The type of funding developers receive from the collaborative varies by project.
“Each project comes to us with a developer who has a set of partners and financial institutions they already have relationships with,” said Brice, executive director of LISC Phoenix. “Our funds can be used for acquisition, predevelopment and bridge financing if needed.”
Light-rail project needs vary greatly.
The Newton development is in a high-traffic area at Camelback Road and Third Avenue. Phoenix-based Venue Partners is redeveloping the former Beef Eaters restaurant. Beef Eaters, opened by Jay Newton in 1961, was for decades a favorite gathering place for diners who came for the prime rib, steaks and seafood. The restaurant closed in 2006 and had been vandalized many times before Venue took it over.
A Changing Hands bookstore, a restaurant created by the owners of Beckett’s Table and a workspace called the Lively Hood will anchor the Newton, and owners of the three businesses are also investing in the development project.
Alliance Bank of Arizona worked with the collaborative on financing for the Newton.
“The bank has a longstanding interest in downtown redevelopments.“ said Ed Zito, Alliance president. “Developments like the Newton will sustain Valley communities, and it takes bipartisan collaboration between many entities for those projects to happen.“
Union@Roosevelt in downtown Phoenix, another project getting help from the collaborative, soon will be under construction. The apartment/retail development will be built next to one of the Valley’s busiest light-rail stations at Roosevelt Street and Central Avenue.
“We had to assemble a number of smaller parcels that had been vacant for 50 years, relocate utility lines, water lines, etc., as well as abandon an entire lane for traffic that was running through the middle of our property,” said Matt Seaman, a partner with Union@Roosevelt’s builder, Metrowest Development.
He said the collaborative’s help allowed Metrowest to make the necessary improvements, which required more than a year’s worth of engineering and design work, to develop the project.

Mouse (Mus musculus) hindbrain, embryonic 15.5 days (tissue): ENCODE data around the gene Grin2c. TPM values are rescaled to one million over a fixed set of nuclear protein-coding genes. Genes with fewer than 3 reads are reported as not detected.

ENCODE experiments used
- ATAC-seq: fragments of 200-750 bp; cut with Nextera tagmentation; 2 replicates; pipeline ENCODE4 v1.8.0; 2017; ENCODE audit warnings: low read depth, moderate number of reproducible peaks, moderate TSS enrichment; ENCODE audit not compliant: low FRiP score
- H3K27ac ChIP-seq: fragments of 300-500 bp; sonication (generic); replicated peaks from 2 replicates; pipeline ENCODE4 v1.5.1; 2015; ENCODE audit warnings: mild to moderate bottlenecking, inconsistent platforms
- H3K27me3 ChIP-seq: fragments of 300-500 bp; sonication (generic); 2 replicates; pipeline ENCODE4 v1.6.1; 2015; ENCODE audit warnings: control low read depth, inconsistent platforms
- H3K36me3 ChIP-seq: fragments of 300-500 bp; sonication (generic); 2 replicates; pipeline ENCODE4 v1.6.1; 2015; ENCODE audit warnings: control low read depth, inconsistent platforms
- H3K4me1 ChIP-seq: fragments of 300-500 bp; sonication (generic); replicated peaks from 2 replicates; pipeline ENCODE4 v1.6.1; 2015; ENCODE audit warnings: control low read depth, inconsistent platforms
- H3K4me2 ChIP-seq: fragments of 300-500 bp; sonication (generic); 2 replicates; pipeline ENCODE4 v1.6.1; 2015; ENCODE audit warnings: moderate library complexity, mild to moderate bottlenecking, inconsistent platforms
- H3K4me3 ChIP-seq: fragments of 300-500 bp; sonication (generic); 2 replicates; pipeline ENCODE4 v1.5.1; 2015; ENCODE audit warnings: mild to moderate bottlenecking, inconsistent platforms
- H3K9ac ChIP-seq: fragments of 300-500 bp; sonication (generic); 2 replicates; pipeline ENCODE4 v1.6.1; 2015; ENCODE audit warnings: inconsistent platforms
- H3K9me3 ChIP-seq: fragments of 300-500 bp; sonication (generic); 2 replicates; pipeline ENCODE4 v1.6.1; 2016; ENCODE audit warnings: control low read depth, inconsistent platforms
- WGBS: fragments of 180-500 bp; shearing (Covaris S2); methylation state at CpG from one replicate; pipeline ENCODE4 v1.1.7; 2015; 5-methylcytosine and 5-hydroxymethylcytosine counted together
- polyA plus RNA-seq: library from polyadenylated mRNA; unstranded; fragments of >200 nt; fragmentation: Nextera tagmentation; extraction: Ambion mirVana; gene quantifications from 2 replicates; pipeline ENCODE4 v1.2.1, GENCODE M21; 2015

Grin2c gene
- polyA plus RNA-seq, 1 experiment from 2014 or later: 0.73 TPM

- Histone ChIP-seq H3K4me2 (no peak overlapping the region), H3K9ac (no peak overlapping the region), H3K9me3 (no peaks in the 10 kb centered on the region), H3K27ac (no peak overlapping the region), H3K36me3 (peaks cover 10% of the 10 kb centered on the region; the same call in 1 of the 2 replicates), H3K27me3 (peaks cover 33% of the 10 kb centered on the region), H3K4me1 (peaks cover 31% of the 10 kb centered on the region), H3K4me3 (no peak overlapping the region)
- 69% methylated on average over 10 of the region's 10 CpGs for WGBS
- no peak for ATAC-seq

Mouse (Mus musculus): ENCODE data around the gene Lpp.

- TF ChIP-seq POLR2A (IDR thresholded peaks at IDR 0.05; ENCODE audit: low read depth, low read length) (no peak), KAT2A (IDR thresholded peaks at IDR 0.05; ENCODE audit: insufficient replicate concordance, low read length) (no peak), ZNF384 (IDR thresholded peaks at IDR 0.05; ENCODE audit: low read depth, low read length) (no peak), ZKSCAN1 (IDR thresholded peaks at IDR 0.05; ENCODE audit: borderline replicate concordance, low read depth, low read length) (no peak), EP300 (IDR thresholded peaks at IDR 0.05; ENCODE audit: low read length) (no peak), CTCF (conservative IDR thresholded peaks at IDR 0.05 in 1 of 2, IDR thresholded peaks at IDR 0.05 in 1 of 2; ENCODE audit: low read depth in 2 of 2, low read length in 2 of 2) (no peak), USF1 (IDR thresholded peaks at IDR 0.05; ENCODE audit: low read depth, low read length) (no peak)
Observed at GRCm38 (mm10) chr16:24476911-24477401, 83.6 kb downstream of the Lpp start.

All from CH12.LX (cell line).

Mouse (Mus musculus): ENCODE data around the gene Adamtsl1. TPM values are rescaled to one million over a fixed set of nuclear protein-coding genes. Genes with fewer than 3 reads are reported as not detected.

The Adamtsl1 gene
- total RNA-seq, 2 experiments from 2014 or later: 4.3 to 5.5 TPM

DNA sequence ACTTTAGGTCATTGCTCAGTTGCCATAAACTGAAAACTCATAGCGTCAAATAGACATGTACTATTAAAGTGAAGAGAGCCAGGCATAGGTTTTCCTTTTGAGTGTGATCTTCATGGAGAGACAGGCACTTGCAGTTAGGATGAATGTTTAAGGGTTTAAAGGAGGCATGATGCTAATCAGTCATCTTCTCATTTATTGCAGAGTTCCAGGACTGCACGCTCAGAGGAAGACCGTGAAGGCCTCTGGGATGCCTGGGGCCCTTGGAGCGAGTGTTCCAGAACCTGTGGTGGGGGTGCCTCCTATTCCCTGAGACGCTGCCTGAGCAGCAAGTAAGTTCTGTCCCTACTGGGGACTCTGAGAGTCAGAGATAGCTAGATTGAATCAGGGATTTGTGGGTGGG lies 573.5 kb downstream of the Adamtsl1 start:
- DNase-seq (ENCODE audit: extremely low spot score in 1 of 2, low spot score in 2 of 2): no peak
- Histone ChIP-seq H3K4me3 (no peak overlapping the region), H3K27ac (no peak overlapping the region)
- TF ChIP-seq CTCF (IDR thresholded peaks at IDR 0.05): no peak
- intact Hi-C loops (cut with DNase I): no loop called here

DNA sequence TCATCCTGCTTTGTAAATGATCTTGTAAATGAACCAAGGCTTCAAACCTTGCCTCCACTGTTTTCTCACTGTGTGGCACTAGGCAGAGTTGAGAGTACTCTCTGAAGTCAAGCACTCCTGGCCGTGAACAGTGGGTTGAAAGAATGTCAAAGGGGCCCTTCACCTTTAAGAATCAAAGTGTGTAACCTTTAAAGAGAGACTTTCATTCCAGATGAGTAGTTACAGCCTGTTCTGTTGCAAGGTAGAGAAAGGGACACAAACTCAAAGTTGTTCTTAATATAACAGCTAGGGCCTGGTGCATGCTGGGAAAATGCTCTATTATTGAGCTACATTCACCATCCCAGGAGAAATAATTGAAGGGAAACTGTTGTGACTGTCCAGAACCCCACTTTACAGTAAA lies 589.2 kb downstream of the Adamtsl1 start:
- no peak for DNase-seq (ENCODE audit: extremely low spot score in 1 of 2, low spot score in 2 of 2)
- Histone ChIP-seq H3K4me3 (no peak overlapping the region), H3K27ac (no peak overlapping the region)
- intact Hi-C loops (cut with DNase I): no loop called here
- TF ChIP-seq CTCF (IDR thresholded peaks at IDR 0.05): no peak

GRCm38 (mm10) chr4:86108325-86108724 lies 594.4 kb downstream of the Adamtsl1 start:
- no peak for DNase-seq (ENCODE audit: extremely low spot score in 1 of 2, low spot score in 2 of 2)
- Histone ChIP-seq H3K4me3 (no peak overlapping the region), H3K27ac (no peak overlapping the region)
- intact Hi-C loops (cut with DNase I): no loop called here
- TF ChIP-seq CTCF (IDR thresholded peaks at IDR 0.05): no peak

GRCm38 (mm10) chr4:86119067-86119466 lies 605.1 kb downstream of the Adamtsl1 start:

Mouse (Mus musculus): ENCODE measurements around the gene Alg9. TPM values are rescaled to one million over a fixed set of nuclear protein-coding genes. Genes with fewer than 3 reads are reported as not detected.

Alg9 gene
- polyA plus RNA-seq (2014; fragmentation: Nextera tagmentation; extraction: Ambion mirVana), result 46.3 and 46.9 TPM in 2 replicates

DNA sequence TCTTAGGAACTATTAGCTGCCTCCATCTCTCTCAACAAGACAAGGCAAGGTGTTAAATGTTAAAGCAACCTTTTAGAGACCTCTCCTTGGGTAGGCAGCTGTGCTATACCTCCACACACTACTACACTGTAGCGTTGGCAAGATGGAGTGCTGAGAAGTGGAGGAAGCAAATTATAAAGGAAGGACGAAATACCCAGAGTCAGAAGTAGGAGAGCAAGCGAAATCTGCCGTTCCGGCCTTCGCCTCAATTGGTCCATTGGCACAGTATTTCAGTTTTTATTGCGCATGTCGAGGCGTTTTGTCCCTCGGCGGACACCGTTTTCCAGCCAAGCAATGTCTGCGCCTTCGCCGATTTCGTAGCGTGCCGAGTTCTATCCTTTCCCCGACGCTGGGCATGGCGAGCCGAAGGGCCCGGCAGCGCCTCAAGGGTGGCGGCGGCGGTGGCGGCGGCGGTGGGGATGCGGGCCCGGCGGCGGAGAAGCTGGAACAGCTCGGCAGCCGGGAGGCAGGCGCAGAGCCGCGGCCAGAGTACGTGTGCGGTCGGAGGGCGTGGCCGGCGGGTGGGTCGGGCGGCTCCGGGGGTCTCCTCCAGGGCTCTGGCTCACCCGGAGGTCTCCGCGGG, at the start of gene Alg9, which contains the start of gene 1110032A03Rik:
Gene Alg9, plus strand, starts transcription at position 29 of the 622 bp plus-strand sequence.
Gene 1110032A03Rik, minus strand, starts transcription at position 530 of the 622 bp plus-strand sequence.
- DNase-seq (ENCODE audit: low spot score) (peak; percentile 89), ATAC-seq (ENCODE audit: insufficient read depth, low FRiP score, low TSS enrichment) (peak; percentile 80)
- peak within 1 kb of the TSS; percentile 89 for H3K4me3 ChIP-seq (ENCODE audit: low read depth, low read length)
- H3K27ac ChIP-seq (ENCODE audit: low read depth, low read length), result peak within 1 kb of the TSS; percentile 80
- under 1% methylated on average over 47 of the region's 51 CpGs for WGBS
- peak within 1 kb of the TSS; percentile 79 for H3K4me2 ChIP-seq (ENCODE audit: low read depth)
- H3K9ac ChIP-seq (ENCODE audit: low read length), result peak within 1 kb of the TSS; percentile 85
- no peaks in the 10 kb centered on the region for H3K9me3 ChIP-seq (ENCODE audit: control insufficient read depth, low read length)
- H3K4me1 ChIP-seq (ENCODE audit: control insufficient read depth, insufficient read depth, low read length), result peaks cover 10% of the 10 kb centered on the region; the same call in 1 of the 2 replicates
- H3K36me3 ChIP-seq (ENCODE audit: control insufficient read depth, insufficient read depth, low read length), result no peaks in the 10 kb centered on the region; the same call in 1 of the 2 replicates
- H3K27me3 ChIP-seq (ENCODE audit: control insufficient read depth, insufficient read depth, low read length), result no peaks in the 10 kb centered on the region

Gorman’s Gracie’s Village project is the redevelopment of a 60-year-old Tempe building, where Grace Community Church still operates a thrift store. The project includes 50 affordable apartments above the thrift store, a Wi-Fi lounge, roof deck, playground area and energy-efficient appliances.
In downtown Mesa, the group helped fund Encore on First, a five-story, 81-unit urban building developed to provide transit-oriented living for seniors. The new housing project includes a fitness room, reflection pool, lounge with a large covered balcony, storage lockers and barbecue area.
A record number of riders boarding light rail last year is helping with the transportation line’s expansion, according to its operator, Valley Metro.
Construction is under way to expand the rail line farther into central Mesa and to northwest Phoenix along Interstate 17. A plan for light rail extending to south Scottsdale is drawing more supporters.
The collaborative could also expand.
“It’s exceeded our expectations,” said Brice. “We originally planned to spend $10 million on transportation-oriented projects in five years. We beat our own goal.”
To help spur development along the growing light rail line, the collaborative is working on growing its fund to $50 million from other non-profits and foundations.
“Raza and LISC really stepped up when no one else would,” Raza’s Espinoza said Friday from a conference in Northern California, where he is trying to raise more money.
“Affordable housing and health care wasn’t necessarily considered an economic-development tool before, but in the Valley we have shown they can be,” he said.
St. Luke’s Health Initiatives is also a member and big supporter of the collaborative, Scutari said.
Raza recently received a $6 million grant from the JPMorgan Chase Foundation to invest Valley-wide to help low-income families and communities in south Phoenix, Tempe and Mesa.
Espinoza said the success of the collaborative has put Raza on the radar of more big foundations and other community redevelopment funders.
“The collaborative shows what can happen when groups and governments work together,” he said. “Affordable housing and other special-use housing used to be the leper in the development game. But in the Valley, we are proving its an important part of the community’s fabric.”
Catherine Reagor | azcentral business